Building a Balance Sheet for an Earth by Andrew Sheng and Xiao Geng

While all politics are local, it is shaped by a rapidly changing global landscape. Only a one Earth toll – an ascending reset of how we measure global wealth – can ensure that countries are working towards a better future for all.

HONG KONG – The 2008 global financial crisis changed the way the world looks at balance sheets. Now an even deeper transformation is needed – a transformation that recognizes the limits of narrow national accounts.

The balance sheets are balanced. This is the beauty of double-entry accounting: the assets of an economic entity must ultimately equal its liabilities. When they are not – when the income from assets, including the ability to raise additional financing, falls short of the liability obligations – crises become inevitable.

For many decades, economists did not pay much attention to the stocks of assets and liabilities on balance sheets. Instead, they focused on flows, such as GDP, savings, and trade.

That changed in 2008. The global financial crisis reminded the world that when liabilities are hidden in off-balance sheet or offshore vehicles, they eventually become, in the words of the American investor Warren Buffet, “financial weapons of mass destruction”. Macrocatastrophes have turned out to have micro and local components, which policy makers have ignored or overlooked.

After the global financial crisis, the OECD began to push its member countries to produce national balance sheets that would allow authorities to monitor not only budget and trade surpluses or deficits, but also the size of private and public debt and debt ratios. the sink. Today, most of the G20 countries produce national balance sheets, although of varying quality.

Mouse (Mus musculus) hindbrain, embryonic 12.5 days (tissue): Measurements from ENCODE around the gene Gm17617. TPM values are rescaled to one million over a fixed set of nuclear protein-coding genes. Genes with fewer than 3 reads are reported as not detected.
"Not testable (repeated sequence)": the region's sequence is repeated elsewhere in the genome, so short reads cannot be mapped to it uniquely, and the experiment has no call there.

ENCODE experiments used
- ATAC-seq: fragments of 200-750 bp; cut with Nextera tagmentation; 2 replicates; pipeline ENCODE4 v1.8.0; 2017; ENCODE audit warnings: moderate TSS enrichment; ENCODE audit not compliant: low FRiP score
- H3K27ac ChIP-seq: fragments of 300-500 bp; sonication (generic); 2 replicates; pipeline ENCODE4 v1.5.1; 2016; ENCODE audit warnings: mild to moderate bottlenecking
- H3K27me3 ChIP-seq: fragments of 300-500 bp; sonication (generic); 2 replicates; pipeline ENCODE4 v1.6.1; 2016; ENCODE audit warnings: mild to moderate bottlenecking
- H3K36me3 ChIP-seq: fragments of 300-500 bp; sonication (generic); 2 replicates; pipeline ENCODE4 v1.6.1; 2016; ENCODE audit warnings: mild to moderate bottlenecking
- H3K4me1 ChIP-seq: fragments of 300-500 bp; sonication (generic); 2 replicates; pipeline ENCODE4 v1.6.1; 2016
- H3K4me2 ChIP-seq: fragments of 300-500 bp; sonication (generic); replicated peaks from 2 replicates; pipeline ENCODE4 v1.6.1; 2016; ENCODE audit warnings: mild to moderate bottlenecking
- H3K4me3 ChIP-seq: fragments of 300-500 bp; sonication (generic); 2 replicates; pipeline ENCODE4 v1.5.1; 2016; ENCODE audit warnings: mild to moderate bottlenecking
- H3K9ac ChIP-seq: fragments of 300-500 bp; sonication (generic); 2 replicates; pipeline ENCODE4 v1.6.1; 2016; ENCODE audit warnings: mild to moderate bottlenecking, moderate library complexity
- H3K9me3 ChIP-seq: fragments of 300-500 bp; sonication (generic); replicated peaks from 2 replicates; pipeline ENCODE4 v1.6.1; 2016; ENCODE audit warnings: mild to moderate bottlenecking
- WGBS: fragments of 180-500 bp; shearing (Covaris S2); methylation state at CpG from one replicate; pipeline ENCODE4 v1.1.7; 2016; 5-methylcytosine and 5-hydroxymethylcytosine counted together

But, in our globalized world, economies do not operate independently of each other. This is why McKinsey Global Institute (MGI) has compiled a “global” balance sheet comprising the assets and liabilities of the ten largest national economies in the world – Australia, Canada, China, France, Germany, Japan, Mexico, Sweden, United Kingdom and United States – which together represent 60% of the world income.

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During the first two decades of this century, this shared balance sheet has swelled, despite moderate growth in global GDP. Total assets have grown from $ 440 trillion (roughly 13.2 times GDP in 2000) to over $ 1.5 quadrillion in 2020. And the economy’s net worth (assets minus liabilities) has grown. from $ 160 trillion to $ 510 trillion (an increase of 219%).

At the consolidated global level, net worth equals the value of real assets, as financial assets and financial liabilities cancel each other out. But, because the price of silver is influenced by the amount of money (which commercial and central banks create by increasing debt), that value increases as interest rates and rental yields fall.

Since 2000, low interest rates have fueled asset price increases that exceed inflation, with savings and investment accounting for only 28% of total net worth growth. As a result, net worth in 2020 was almost 50% higher, relative to income, than the long-term average for the period 1970-99. This highlights the crucial role of the financial sector in determining the value of real assets, and hence the importance of including the financial sector in policy making.